Must-see TV: 9 questions to address following Super Bowl 58

Feb. 14—The Kansas City Chiefs have now played in four Super Bowls in five seasons and won three of them.

What this franchise has done in half a decade is nothing short of impressive. And up until this year, that was mostly on the back of young superstar quarterback Patrick Mahomes. I will talk about more about that later in the column.

From head coach Andy Reid to Mahomes and tight end Travis Kelce, Kansas City found the perfect foundation to build around.

This year the big win was accomplished with yet another comeback and it was on the strength of its defense this time around. Guys like Chris Jones and L'Jarius Sneed led the way and the Chiefs earned a 25-22 overtime victory in the waning seconds of the game.

But the most interesting part of the game is that Taylor Swift's lucky number of 13 appeared twice in overtime as both teams' overtime possessions were 13 plays long.

I have nine questions I'd like to address following Super Bowl 58:

How did the Chiefs neutralize the San Francisco 49ers' hot start?

The biggest thing was obviously forcing the fumble on the opening drive. San Francisco drove 46 yards in four plays before Christian McCaffrey coughed up the ball.

That's more than 11 yards per play and the ball was already on the 29 in Kansas City territory.

That was likely going to be at least 3 points on a field goal from Jake Moody if not a touchdown.

That same argument can be made for the momentum being killed for Kansas City on its third drive.

The Chiefs only had 16 yards of offense on seven plays after their first two drives. The third drive began with a first down after three plays making it 30 yards of offense on 10 plays.

That's when Mahomes aired it out to Mecole Hardman for the 52-yard gain down to the 49ers' 9-yard line. The Chiefs fumbled on the next play.

But I believe this is less detrimental to the leverage in the contest. I think Kansas City survived this because its defense had been so good already and just had to keep doing what it was doing. The 49ers took more of a blow from their fumble because that would have set the tone at the beginning of the game and put Kansas City down by a touchdown in the first five minutes.

It was huge for the Chiefs to get points on the board before halftime and not have to fight back from two possessions in the second half.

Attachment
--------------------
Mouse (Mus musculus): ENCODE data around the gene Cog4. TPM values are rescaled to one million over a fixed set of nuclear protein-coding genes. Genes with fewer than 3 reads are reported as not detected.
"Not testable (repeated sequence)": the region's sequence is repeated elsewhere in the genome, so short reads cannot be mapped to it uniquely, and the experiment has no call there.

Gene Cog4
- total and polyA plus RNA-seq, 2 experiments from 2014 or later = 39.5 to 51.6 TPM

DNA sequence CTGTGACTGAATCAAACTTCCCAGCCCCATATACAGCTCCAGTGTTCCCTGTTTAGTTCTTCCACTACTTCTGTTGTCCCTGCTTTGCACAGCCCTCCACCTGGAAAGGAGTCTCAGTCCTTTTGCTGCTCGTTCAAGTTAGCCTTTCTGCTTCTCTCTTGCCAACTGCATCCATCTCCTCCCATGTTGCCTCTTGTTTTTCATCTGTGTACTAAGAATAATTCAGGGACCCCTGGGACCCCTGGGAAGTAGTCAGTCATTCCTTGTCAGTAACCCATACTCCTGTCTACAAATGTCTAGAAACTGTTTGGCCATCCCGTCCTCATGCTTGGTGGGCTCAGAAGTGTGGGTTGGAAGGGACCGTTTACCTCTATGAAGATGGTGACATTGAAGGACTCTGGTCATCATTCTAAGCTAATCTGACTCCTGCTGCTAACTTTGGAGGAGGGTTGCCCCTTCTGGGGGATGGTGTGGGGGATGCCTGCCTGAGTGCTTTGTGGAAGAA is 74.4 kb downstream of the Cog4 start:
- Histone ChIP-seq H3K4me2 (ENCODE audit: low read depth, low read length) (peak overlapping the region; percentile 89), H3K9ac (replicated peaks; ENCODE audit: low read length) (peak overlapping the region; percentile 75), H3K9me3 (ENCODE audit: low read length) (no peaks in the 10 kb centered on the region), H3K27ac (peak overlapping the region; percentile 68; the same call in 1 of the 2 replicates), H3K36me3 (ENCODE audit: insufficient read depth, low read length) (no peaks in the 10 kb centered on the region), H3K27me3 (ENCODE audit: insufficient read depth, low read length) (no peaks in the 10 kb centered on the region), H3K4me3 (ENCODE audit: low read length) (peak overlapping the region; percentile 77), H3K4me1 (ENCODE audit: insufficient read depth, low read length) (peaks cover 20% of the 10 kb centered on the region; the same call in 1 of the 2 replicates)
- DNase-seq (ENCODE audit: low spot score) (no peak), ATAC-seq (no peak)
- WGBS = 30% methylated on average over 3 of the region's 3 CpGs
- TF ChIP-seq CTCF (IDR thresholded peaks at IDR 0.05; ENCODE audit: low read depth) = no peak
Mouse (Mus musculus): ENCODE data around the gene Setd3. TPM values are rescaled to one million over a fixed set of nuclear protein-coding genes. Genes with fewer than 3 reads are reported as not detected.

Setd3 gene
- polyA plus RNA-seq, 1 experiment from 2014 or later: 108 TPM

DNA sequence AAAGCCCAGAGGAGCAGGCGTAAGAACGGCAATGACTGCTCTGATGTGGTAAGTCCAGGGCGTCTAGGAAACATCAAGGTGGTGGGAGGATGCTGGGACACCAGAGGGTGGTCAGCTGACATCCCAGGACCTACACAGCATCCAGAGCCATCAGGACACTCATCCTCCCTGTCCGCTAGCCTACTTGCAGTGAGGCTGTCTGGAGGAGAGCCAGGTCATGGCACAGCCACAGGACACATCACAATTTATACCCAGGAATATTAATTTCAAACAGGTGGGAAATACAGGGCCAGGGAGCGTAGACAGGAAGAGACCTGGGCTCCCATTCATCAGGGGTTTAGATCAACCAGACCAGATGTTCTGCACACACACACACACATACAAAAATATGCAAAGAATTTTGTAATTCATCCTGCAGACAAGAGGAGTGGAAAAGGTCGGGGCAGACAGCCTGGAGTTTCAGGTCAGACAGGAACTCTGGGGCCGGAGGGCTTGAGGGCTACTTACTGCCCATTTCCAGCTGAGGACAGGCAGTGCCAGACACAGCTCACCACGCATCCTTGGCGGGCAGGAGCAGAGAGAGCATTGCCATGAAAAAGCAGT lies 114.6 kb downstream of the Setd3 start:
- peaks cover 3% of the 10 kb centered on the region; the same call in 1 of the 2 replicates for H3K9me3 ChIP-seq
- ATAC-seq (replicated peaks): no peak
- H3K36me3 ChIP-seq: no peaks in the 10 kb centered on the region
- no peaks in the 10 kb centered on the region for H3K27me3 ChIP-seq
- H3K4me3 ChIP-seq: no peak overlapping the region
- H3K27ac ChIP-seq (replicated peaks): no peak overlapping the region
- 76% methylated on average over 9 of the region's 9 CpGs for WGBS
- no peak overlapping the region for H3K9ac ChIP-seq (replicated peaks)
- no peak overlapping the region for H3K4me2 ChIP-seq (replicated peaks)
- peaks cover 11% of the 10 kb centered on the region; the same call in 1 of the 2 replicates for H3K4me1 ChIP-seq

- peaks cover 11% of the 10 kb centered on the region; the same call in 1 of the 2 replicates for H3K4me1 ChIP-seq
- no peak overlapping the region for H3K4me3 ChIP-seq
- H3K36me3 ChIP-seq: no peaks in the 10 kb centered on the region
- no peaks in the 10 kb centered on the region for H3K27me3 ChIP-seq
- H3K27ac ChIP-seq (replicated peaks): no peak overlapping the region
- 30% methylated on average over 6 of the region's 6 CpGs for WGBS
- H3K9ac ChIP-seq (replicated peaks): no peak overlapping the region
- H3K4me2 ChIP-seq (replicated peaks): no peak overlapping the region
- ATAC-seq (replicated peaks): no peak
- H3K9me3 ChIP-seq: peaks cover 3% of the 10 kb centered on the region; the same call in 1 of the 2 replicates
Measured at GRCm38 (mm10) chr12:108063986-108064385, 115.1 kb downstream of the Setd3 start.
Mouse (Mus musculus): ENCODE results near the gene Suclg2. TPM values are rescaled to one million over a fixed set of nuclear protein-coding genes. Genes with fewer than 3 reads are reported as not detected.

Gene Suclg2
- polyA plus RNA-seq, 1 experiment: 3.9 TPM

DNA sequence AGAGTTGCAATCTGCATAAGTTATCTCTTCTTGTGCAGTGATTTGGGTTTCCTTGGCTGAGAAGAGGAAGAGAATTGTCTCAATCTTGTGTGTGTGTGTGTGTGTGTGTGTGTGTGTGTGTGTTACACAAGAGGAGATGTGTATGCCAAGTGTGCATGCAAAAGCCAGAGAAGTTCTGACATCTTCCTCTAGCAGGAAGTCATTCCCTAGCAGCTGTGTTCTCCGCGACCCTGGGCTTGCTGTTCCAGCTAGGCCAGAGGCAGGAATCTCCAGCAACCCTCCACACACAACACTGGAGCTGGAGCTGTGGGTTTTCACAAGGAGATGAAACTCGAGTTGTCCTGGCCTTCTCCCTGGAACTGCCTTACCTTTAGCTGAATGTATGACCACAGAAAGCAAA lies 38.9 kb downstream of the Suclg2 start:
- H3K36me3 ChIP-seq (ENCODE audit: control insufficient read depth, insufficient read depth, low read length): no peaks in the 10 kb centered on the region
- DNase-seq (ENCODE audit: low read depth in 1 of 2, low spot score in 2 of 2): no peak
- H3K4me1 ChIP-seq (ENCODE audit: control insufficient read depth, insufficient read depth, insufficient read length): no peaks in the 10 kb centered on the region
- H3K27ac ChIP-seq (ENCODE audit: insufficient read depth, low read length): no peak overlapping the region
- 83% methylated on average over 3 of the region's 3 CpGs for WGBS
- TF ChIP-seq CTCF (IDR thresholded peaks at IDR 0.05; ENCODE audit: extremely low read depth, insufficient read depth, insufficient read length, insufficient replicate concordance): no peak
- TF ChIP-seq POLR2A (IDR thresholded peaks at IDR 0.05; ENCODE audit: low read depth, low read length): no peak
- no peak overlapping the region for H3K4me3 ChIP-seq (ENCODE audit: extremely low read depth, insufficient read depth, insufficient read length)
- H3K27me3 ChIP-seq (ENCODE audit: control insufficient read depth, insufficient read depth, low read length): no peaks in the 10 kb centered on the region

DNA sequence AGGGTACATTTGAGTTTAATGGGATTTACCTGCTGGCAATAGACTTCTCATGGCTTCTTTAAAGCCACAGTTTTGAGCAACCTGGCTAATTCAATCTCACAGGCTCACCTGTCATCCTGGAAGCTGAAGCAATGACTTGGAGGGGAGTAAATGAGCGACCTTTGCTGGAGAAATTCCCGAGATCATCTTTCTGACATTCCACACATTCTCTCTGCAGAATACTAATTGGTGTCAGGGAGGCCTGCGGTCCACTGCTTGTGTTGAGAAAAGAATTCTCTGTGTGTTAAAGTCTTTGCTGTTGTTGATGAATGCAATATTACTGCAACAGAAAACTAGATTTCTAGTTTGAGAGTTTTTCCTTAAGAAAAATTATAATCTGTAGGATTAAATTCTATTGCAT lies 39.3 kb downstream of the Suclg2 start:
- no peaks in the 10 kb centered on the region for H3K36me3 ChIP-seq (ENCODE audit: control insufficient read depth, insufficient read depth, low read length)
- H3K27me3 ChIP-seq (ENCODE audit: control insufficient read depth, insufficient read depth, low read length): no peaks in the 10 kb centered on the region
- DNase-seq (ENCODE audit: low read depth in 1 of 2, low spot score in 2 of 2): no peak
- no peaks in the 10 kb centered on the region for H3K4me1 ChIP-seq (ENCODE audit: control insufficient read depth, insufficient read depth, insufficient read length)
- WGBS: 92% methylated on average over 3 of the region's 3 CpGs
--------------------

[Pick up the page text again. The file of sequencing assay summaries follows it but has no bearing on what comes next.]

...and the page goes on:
How did the 49ers give up the lead?

Both teams made mistakes in the game. That's no secret. Both teams were flagged for six penalties. Both teams had two turnovers. What wasn't the same was points off of those turnovers.

The 49ers' first-half fumble was huge in terms of momentum. Same with the Chiefs' first-half fumble. But neither of those miscues directly resulted in points.

Mahomes threw an interception to begin the second half. That was a killer for them to make a quick comeback and tie the game. But the 49ers punted on their ensuing drive and did not get points from that mistake.

There was one turnover that immediately resulted in points. The ball falling on the foot of a San Francisco blocker gave the ball to the Chiefs just 16 yards away from the end zone. It took one play for them to get the lead back.

Turnovers hurt but they're especially bad when they result in immediate points.

Also, late in the game it appeared Kansas City had significantly more success to tight ends and some of that success came in the middle of the field. Kelce himself went from 26 receiving yards through three quarters to 93 at the end of the game. And I know prior to his outburst that Noah Gray and Justin Watson had some catches in the third quarter.

I think that could have been a big halftime locker room discussion from Reid and his offense about attacking the absence of Dre Greenlaw, who tore his achilles running out onto the field early in the game.

How did the 49ers leave the door open for KC?

The immediate response to take the lead back with 11:22 to play after a 12-play, 75-yard drive looked like it might be enough to put the 49ers back in control with a 17-13 lead. But then Moody's point-after touchdown was blocked and the Chiefs only needed 3 points to keep the game alive at 16-13.

Similar to the 49ers' turnover resulting in points for KC, a blocked PAT keeps points off the board for them. That essentially delivers an 8-point swing to the Chiefs.

And give credit where it's due, the Chiefs did a great job of hustling downfield to recover the muffed punt and then made a big block on the kick. Nothing is guaranteed and the Chiefs' special teams made huge plays to swing this game late.

After back-to-back-to-back field goals being kicked, the game went into overtime at 19-19. Obviously, the Chiefs won the game there being the team to cross the goal line. I think that is where their experience at this stage, paired with strong defense, won them the game.

The Chiefs' defense won them this game from start to finish and did that most of the year having to pick up the slack from an offense that didn't score more than 27 points after Nov. 26 in that same Allegiant Stadium in Las Vegas when it scored 31 on the Raiders in a win.